I’m happy to report a very positive outcome from Monday night’s Special Town Meeting, where detailed design funds for a new Hunnewell Elementary School were approved by an 82 percent margin. This overwhelming support was the result of work across multiple years by Principal Ellen Quirk and the team at Hunnewell, a very active Hunnewell parent community, great partners in other School and Town Departments (particularly the FMD), the School Building Committee, and our School Committee.  This detailed design work will take approximately one year, with a request for construction funds slated for spring 2021.  There is still much work to be done to secure the type of schools we want for the future, but Monday was certainly an important milestone in this process.

The other topic I want to share is a reflection on last week’s METCO Director’s Annual Conference, where Dr. Christopher Emdin gave an incredibly powerful keynote address. This is my second time hearing Dr. Emdin, and each time I have been both challenged and inspired by his words.  This year in particular, Dr. Emdin gave us all much to consider.  Some of my notes included:

  • We need to have a vision for our equity work as opposed to simply engaging in constant revision of the same ideas, which may no longer be relevant;
  • We need to consider the conditions that surround all students in our schools and think about the degree to which these conditions affect our students’ desire/ability to learn;
  • We should be integrating knowledge of our students and their backgrounds/perspectives into our pedagogy; 
  • We must be open to the non-academic pathways that allow our students to show their academic genius.  (I think a lot about the visual and performing arts as being great examples of these pathways.)

As I listened and reflected on these and other points that Dr. Emdin was making, I continued to think about our work in Wellesley and wondered if we are moving fast enough to address the equity challenges that are present in our district each day. On a variety of measures, we can point to achievement/equity gaps in academic indicators between students of color and white students.  We can also see significant disproportionality in the percent of students of color and white students when reviewing students enrolled in advanced-level classes.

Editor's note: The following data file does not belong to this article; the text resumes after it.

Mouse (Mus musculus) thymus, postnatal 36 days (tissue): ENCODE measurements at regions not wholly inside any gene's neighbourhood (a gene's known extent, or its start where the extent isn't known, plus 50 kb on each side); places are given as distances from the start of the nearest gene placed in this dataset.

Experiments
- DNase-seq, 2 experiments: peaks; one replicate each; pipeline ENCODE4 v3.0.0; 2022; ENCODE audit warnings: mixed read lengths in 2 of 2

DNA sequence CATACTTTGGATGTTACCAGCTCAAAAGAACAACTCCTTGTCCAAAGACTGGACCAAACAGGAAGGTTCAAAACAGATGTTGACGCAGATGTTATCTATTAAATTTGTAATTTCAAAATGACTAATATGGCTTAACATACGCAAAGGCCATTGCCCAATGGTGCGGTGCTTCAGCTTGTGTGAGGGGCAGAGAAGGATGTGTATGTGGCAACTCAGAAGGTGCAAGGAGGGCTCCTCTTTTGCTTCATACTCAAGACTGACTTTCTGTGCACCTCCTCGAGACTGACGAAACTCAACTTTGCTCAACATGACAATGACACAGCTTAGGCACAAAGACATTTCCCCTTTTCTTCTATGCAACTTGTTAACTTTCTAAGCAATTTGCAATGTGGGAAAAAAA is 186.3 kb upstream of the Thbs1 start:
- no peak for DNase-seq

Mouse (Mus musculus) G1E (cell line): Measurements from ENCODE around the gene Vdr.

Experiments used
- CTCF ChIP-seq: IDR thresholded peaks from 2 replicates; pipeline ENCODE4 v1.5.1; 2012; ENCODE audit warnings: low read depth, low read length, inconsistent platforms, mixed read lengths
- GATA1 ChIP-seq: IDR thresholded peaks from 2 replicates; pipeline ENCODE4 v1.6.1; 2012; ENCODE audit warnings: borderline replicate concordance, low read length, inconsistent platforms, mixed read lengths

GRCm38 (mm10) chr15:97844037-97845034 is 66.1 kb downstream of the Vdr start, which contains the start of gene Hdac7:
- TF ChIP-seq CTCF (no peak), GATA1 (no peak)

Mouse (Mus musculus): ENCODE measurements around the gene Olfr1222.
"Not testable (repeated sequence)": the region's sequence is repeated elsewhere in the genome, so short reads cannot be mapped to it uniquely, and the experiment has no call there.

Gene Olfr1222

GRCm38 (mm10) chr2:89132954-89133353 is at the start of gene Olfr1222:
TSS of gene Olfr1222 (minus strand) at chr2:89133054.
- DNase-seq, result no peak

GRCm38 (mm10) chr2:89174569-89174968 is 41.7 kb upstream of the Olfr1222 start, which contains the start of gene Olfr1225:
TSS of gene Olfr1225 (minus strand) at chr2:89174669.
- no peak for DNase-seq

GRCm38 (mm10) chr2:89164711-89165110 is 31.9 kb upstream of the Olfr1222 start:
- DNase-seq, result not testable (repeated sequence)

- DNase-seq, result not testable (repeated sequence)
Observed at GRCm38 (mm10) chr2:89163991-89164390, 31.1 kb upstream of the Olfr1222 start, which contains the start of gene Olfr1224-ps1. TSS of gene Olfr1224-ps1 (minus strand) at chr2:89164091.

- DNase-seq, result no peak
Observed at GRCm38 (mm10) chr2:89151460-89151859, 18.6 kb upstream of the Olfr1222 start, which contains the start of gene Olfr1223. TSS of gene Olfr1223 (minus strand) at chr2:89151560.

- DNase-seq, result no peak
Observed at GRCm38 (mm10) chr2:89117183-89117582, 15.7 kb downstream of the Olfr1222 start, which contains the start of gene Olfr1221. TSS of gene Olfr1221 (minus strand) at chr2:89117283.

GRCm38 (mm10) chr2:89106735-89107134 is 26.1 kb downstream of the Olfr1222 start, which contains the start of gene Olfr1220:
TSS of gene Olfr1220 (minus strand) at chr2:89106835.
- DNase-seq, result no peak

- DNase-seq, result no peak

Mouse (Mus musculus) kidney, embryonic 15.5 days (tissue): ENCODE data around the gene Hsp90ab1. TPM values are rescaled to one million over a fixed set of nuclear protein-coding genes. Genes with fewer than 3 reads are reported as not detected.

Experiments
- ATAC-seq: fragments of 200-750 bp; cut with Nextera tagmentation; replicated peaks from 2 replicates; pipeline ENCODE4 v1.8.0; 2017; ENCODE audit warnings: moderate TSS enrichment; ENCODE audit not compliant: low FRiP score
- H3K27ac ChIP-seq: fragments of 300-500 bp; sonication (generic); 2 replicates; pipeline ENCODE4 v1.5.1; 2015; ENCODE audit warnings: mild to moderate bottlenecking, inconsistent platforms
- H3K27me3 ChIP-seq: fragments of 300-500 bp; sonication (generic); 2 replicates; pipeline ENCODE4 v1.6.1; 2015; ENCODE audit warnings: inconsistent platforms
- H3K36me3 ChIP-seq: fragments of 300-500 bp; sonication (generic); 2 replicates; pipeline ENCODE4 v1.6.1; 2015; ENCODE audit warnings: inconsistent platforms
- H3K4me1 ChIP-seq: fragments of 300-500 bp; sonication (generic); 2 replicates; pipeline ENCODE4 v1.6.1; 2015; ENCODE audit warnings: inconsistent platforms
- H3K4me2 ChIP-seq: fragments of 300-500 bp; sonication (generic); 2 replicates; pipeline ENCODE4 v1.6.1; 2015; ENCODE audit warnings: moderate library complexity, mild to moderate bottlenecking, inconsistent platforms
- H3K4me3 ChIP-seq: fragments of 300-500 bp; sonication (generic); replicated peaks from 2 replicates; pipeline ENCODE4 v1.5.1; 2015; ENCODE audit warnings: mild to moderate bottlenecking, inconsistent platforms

Students identified for IEPs is even more problematic.  For example, at the elementary level nearly the same percent of white students (16.15%) and African American students (16.22%) are identified and receive special education services. When we look at the middle school, those percentages drop slightly for white students (16%) but climb significantly for African American students (28.85%). At the high school, the numbers again drop for white students (14.5%) but climb significantly again for African American students (44.27%).

Why is this? I believe these figures say more about our adult expectations of students than our students’ actual ability and potential. And we each must own this. We often talk about these challenges at a high level, but are we doing enough to address them in our daily practice? The truth is that we must do more, regardless of our roles. And that starts with me.  I plan to be even more deliberate in remaining focused on the success of ALL students and pushing for greater progress than what we have been making. I also stand ready to advocate for the resources and tools that you need to be successful.  I’m hoping that in this new year, we can all rededicate ourselves to a charge that I believe is within our reach.  Our students deserve nothing less. 

Best regards,


12/23/19-1/1/20 – Winter Break – No School
01/06/20WEF Grant Applications Deadline
01/07/20 – School Committee Meeting – Town Hall – 6:30 pm
01/21/20 – School Committee Meeting – Town Hall – 6:30 pm

Condolences to WMS Guidance Counselor Bill Craft on the loss of his mother, Delores Craft, on November 29, 2019.  

2020 WEF Grant Applications 
Deadline:  Monday, January 6th    Decision Notifications:  Early April 

Did you know??